The path that voice directed logistics has taken over the last 25 years or so has not been all that different to other successful technologies before it such as the automobile, television, personal computer, mobile telephone, etc. The survival of such technologies almost becomes inevitable because once implanted in one’s life, they become useful, beneficial and utterly indispensable. Adoption drives competition which in turn drives innovation and enhancement – a stage which voice directed logistics is currently thriving in.

Voice recognition has long been identified as a ‘holy grail’ of technology. The endless benefits of being able to communicate with machine in our own tongue have long been sought. The warehouse industry has been an excellent playground for voice technology given the level of repetitive tasks and predictable events, particularly for product picking. Now that the technology has been mastered in product picking, more and more companies have been looking to the non-repetitive and non-predictable events. In warehouse terms, this means applications beyond picking such as goods receiving, put away, replenishment, loading, cycle counting, delivery, etc. While these tasks have been successfully adopted by many major logistics players, they are not yet the norm.

One of the major challenges for voice logistics while in its infancy was the requirement for costly bespoke system development in almost every case. This was due to every warehouse being unique in the challenges it faced – a fact which remains true. However, given the success of voice in picking and its continued adoption throughout the rest of the workflows in logistics, select companies such as the Heavey RF Group have been able to develop solutions which encompass most challenges in any warehouse with the flexibility to fine-tune where necessary. This functionality will become the basis for future voice solutions to allow easier adoption and deployment. In addition, customers are experiencing benefits such as 600% increased accuracy, 95% increase in productivity rates and huge gains in pick speeds – all of which result in a return on investment seen in under one year of implementation.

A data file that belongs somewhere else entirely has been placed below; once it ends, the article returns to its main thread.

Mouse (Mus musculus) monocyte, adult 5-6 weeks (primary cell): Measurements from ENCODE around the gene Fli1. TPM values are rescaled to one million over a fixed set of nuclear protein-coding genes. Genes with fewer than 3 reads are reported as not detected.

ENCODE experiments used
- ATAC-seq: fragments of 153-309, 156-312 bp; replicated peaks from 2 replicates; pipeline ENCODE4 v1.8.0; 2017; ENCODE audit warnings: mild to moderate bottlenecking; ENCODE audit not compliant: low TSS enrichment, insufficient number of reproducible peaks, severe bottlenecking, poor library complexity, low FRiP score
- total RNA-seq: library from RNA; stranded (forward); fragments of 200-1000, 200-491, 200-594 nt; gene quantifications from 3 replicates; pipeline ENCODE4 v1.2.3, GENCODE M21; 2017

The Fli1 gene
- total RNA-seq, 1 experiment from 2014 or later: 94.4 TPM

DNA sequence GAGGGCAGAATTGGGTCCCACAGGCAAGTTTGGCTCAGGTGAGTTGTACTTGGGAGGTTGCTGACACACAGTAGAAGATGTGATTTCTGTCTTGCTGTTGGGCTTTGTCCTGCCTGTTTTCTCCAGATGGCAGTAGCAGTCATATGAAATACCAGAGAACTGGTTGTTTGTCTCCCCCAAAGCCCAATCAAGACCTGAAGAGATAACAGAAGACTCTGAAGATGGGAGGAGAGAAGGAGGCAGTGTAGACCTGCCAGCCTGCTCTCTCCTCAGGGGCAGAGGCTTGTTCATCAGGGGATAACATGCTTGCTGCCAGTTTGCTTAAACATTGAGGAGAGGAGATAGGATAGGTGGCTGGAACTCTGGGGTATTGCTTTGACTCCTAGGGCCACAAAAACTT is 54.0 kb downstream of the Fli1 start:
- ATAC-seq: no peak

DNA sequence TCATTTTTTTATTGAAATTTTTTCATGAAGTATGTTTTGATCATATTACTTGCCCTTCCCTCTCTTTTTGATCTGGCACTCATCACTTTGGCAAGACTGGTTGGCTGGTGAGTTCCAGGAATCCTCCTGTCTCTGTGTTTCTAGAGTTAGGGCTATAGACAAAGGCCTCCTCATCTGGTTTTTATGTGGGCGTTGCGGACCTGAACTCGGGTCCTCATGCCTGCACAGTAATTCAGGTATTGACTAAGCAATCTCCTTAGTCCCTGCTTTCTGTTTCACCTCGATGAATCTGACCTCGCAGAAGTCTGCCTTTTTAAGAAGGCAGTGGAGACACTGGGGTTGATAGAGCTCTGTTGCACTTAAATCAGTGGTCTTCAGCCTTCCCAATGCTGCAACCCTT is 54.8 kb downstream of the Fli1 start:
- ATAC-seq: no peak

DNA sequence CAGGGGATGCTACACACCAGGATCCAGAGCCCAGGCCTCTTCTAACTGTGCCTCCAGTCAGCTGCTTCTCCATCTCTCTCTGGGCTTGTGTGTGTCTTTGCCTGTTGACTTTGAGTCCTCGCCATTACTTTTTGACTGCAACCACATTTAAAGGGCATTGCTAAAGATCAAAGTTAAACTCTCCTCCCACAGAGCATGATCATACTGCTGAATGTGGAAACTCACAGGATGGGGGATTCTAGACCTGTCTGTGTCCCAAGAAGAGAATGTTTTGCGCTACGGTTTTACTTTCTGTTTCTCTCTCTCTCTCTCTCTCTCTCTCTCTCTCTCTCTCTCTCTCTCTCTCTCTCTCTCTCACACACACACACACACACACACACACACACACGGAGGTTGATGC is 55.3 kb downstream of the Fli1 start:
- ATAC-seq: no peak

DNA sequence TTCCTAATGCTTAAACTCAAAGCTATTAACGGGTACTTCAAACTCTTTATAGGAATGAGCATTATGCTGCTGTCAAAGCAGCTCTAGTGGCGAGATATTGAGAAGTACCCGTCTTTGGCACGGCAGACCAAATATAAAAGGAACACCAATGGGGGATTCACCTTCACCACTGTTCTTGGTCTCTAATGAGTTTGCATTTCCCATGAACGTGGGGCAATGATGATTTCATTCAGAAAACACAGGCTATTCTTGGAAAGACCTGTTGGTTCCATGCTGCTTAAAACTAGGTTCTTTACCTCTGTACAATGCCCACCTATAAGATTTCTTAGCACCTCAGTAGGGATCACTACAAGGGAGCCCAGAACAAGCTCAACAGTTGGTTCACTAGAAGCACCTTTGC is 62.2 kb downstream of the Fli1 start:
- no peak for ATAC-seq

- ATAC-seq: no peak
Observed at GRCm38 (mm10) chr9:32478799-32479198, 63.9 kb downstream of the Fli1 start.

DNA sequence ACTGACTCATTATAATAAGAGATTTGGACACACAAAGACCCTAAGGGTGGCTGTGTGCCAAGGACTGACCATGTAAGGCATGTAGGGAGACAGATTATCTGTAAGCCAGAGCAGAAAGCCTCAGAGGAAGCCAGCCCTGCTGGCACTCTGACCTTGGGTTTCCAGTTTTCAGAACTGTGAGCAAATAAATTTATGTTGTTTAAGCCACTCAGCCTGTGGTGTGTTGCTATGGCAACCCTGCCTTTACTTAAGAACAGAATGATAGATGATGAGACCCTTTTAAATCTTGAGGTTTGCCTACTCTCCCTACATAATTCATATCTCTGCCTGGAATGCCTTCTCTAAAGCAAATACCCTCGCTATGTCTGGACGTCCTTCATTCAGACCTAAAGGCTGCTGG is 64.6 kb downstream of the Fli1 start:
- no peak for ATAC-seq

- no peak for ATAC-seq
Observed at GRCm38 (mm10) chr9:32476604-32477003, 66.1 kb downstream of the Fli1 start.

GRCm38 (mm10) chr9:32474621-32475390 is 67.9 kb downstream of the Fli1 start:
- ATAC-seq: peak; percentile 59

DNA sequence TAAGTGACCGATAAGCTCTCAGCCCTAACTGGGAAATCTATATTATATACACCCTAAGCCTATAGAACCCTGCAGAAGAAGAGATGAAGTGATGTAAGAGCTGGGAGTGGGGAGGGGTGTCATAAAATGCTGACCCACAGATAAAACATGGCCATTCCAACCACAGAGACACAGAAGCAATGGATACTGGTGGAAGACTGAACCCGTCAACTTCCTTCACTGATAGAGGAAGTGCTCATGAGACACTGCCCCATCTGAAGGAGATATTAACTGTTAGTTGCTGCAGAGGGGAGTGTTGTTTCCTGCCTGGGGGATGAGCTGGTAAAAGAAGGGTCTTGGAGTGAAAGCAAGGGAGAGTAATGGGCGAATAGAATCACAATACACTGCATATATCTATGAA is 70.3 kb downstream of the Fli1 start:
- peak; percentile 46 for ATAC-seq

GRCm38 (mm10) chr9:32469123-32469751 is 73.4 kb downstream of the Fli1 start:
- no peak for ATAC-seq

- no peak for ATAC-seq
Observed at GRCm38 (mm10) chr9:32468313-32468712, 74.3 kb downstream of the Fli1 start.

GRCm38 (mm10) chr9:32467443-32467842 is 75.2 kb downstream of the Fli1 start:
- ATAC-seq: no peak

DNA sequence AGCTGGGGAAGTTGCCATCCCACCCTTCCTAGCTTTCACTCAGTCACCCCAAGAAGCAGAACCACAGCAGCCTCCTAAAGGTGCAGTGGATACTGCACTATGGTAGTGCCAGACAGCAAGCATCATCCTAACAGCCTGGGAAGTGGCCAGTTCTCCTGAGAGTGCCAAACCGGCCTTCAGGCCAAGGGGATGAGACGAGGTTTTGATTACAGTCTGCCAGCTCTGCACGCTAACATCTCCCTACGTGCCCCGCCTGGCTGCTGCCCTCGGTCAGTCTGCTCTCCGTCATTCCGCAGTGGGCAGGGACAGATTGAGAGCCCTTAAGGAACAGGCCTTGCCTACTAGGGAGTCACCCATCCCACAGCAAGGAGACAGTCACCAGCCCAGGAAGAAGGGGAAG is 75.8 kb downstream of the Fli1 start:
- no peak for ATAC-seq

From a hardware perspective, customers have many options. These range from voice dedicated units, such as those worn on a belt which is connected to a wired or wireless headset; to handheld or vehicle or wrist mounted computers running the applications while connected to a wired or wireless headset. What will thrive and survive in the warehouse will be the solution easiest to use, the most reliable and the most rugged. How I ultimately see voice running in the warehouse from a hardware perspective would be a rugged headset that contains all the components of a voice dedicated device and is small, light, rugged and most importantly remaining simple to use.

From a software perspective, voice users will be able to put on a headset (regardless of what the headset is connected to) and will be able to carry out any task from inbound, picking, loading and delivery with the utmost efficiency and accuracy. In today’s (and no doubt tomorrow’s) economy, information is king. Voice solutions will provide the most up to date, accurate information allowing the most optimum performance and flexibility. The software will also be able to analyse what practices work best and can then drive those practices out to all members of a workforce.

We need to be careful that we do not try to implement technology for technology’s sake. This practice would certainly not be supported by the warehouse industry. Any investment in technology or systems has to have a realisable benefit and return on investment in order for the technology to survive. This has been the case so far with product picking as the savings have been immense. By partnering with companies such as Heavey RF, logistics companies such as DHL, Musgraves, Glanbia, just to name a few, have been helping push the boundaries of voice directed logistics in order to gain benefits from routine tasks such as asset management, MHE servicing, scheduled maintenance and other data-based tasks. While I don’t believe we will progress to having full blown conversations with computers (nor do I see the point in a logistics environment), we will continue to perfect the ability to accurately and efficiently carry out more and more business tasks.

Heavey RF Group is an international total solutions provider delivering mobile data technology and integration software for industrial clients in a wide range of markets. It manages the supply, installation, integration and complete 24/7 support of handheld and vehicle mounted mobile terminals, wireless infrastructure, wireless security and voice directed applications. Heavey RF has been working with mobile solutions for over 12 years and employs 25 people in Dublin and London.

For more information, please go to www.heaveyrf.com